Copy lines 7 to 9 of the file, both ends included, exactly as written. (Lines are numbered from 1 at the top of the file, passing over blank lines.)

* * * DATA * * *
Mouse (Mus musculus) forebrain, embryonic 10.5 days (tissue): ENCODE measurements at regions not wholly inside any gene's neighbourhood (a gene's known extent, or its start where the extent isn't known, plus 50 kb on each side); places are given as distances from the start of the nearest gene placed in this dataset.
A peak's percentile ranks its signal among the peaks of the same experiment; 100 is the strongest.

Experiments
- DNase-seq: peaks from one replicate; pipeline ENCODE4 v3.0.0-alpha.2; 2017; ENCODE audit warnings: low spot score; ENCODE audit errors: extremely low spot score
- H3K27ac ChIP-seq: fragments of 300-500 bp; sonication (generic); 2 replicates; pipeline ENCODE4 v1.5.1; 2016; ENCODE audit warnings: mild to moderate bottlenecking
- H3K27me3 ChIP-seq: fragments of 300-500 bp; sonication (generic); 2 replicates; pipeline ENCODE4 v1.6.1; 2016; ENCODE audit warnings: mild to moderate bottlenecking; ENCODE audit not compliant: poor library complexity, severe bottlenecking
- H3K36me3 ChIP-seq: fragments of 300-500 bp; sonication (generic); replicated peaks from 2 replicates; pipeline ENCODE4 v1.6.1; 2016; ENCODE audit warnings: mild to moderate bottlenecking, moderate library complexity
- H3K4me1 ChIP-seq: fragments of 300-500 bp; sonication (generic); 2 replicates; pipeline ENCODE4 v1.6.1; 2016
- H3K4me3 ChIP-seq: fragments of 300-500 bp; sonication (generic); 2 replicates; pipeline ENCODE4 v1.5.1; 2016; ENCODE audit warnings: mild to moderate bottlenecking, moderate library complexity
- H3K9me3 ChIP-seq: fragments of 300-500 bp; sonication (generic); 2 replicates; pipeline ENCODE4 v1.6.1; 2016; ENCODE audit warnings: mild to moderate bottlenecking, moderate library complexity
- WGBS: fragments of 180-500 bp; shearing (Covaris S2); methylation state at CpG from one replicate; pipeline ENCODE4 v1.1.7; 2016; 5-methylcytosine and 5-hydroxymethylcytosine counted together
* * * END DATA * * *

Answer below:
- H3K36me3 ChIP-seq: fragments of 300-500 bp; sonication (generic); replicated peaks from 2 replicates; pipeline ENCODE4 v1.6.1; 2016; ENCODE audit warnings: mild to moderate bottlenecking, moderate library complexity
- H3K4me1 ChIP-seq: fragments of 300-500 bp; sonication (generic); 2 replicates; pipeline ENCODE4 v1.6.1; 2016
- H3K4me3 ChIP-seq: fragments of 300-500 bp; sonication (generic); 2 replicates; pipeline ENCODE4 v1.5.1; 2016; ENCODE audit warnings: mild to moderate bottlenecking, moderate library complexity